BRAY, THOMAS (1656-1730), English divine, was born at Marton, Shropshire, in 1656, and educated at All Souls' College, Oxford. After leaving the university he was appointed vicar of Over-Whitacre, and rector of Sheldon in Warwickshire, where he wrote his famous Catechetical Lectures. Henry Compton, bishop of London, appointed him in 1696 as his commissary to organize the Anglican church in Maryland, and he was in that colony in 1699-1700. He took a great interest in colonial missions, especially among the American Indians, and it is to his exertions that the Society for the Propagation of the Gospel owes its existence. He also projected a successful scheme for establishing parish libraries in England and America, out of which grew the Society for Promoting Christian Knowledge. From 1706 till his death in February 1730 he was rector of St Botolph-Without, Aldgate, London, being unceasingly engaged in philanthropic and literary pursuits.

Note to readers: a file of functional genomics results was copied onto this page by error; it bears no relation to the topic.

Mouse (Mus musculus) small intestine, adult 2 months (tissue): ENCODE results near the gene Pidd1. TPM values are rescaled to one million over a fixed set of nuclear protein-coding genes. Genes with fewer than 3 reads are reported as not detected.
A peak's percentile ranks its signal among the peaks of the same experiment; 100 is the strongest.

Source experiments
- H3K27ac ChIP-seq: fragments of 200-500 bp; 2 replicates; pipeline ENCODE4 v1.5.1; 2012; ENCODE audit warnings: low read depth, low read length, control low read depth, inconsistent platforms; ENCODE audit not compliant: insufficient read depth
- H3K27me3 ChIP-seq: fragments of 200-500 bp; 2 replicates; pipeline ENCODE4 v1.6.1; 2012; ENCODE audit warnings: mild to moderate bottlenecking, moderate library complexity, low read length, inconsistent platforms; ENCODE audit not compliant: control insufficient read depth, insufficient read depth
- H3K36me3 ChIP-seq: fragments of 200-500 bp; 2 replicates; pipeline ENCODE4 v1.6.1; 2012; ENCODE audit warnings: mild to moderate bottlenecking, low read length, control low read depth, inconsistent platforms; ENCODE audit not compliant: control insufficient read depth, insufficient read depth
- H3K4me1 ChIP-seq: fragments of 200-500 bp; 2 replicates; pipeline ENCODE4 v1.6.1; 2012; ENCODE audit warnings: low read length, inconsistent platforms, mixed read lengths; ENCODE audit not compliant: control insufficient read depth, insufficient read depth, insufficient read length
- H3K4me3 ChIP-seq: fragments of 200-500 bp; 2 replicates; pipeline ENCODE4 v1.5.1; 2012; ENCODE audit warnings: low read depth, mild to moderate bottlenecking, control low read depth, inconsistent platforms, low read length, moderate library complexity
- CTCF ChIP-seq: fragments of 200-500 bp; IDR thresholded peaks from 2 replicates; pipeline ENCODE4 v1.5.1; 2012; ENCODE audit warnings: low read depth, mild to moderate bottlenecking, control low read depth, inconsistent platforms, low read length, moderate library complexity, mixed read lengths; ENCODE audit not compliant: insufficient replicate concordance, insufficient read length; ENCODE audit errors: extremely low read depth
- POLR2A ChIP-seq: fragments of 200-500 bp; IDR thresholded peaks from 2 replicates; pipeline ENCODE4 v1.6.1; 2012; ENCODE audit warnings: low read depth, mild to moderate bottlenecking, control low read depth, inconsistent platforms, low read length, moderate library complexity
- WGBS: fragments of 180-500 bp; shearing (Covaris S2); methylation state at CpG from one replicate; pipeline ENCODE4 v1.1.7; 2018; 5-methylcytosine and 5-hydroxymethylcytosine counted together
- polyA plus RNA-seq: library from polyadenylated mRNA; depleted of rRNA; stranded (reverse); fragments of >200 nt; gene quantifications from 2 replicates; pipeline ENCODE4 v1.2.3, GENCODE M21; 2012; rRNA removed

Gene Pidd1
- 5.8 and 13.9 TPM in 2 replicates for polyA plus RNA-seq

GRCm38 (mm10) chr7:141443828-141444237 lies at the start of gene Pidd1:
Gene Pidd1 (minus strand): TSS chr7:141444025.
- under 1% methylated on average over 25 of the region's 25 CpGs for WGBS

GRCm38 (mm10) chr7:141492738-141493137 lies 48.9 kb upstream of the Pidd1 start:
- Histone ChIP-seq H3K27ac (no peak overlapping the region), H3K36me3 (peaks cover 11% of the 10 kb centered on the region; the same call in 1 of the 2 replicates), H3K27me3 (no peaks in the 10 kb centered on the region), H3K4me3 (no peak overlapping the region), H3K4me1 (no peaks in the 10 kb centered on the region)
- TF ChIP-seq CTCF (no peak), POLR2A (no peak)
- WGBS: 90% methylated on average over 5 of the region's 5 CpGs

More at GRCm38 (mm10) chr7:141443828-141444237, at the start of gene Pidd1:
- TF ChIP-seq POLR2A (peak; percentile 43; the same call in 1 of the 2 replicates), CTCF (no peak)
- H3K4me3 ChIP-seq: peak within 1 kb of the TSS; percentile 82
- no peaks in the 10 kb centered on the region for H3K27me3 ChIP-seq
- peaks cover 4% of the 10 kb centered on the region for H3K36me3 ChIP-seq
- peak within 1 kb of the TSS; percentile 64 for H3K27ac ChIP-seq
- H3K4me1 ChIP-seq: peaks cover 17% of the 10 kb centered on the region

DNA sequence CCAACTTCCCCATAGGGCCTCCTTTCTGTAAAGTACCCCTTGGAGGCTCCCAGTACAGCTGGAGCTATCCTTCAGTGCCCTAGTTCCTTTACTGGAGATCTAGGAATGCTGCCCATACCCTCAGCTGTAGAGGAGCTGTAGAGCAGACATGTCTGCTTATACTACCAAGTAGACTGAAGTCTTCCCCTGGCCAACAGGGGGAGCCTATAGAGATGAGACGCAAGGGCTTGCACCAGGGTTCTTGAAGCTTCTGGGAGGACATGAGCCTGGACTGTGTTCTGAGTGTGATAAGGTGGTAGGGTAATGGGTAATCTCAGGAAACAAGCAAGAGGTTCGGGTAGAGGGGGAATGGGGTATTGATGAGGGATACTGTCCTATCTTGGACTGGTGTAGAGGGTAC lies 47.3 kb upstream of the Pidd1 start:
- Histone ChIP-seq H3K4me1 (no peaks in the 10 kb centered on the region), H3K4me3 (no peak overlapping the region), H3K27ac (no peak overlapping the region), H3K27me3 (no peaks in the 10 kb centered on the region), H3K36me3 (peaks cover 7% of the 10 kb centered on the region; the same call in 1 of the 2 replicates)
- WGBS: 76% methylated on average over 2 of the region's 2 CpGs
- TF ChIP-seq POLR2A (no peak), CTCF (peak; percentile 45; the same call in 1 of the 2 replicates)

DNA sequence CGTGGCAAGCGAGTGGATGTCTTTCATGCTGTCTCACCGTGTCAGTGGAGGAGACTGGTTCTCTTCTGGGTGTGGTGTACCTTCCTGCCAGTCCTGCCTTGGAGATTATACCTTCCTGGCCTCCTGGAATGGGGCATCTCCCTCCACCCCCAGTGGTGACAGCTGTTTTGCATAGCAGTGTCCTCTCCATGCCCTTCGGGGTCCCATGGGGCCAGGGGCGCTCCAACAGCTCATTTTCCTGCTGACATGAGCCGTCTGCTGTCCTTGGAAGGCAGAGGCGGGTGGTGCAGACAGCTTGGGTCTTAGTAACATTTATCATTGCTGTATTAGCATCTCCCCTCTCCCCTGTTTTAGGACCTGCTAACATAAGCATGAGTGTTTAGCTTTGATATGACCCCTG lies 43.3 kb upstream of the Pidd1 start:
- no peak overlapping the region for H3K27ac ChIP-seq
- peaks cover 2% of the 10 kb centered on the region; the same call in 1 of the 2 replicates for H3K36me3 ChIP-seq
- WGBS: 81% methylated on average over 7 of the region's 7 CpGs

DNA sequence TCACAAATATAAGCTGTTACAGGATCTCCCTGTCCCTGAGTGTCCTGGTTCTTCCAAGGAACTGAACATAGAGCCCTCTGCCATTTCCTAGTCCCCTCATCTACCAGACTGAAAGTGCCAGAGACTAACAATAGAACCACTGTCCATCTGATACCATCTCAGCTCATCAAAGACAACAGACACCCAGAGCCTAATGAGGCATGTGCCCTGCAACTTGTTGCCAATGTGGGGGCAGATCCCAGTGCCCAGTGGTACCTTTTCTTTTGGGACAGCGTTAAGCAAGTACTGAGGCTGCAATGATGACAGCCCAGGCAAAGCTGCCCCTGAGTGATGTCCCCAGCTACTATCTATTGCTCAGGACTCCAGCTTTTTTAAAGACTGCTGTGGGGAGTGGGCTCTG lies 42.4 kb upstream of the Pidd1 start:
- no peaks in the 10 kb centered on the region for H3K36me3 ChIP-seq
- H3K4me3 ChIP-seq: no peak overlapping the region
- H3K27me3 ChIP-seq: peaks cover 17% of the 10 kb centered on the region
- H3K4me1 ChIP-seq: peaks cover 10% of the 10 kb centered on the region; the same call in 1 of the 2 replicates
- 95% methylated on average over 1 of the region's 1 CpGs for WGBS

Note - this article incorporates content from Encyclopaedia Britannica, Eleventh Edition, (1910-1911)